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Green-roofed Casa 23’s porous facade opens and closes to save energy

On the outskirts of the town Villeta in Colombia, Bogotá-based architecture firm Arquitectura en Estudio (aRE) has completed Casa 23, a holiday home that relies on passive strategies to save energy and stay naturally cool without air conditioning. Strategically set onto a slope for extraordinary views of the mountainous landscape, the contemporary home is adapted to the existing topography to minimize landscape impact. The home is also built of locally and renewably sourced natural materials for a reduced environmental footprint.

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Designed to adapt to the existing topography, Casa 23 comprises a series of stepped platforms inserted into the mountainside that project toward valley views. The main living spaces, service rooms and the primary bedroom are located on the uppermost volume while the guest bedrooms are set down below. A series of “stairs-patios” links the outward-facing volumes, which are landscaped with lush vegetation and topped with insulating green roofs to blur the boundary between indoors and out.

Related: Ancient Mayan-inspired Casa Merida operates off the grid in Mexico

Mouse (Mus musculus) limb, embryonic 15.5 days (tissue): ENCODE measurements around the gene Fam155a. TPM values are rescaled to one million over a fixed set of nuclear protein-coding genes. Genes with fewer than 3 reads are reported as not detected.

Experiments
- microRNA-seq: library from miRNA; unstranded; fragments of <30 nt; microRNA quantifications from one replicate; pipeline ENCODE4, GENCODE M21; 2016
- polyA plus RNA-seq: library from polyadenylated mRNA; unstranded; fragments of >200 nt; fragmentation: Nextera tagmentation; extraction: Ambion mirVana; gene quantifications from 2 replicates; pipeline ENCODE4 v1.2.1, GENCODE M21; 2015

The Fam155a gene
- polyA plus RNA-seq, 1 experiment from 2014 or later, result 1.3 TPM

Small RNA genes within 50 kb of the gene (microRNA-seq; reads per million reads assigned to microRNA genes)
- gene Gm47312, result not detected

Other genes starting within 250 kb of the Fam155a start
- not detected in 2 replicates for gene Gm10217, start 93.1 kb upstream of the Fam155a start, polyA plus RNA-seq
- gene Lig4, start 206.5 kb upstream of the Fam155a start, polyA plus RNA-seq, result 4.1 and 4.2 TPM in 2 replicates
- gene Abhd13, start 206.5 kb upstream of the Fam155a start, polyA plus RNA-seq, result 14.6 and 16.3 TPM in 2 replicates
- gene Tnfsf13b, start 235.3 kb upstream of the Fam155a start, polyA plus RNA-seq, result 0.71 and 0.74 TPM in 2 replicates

red sofa in wood-lined living room with one wall open to the outdoors
long wood dining table facing open wall with mountainous views

“Floating above the mountain, this abstract box shows its clean and simple geometry towards the entrance, becoming the main facade of the house,” the architects explained in a project statement. “By separating and stepping these volumes the house allows all the inhabitable spaces to enjoy an uninterrupted view of their surroundings.”

wood patio connected to living room with operable wall open to the outdoors
tan bathroom with double-sinks

Because Casa 23 is primarily used as a holiday retreat, the architects selected materials that were durable and low-maintenance. Board-formed concrete walls and ceilings tinted an earthy ochre color complement natural sandstone floors throughout and give the modern home an inviting character. The operable facade is built of teak wood screens that can be opened and closed for privacy and to modulate access to sun and wind. Deep overhangs also help mitigate unwanted solar gain and protect against the elements. In addition to the use of locally sourced materials, the build of Casa 23 relied on local construction labor.

+ Arquitectura en Estudio

Photography by Llano Fotografía via Arquitectura en Estudio

long, narrow pool connected to a deck

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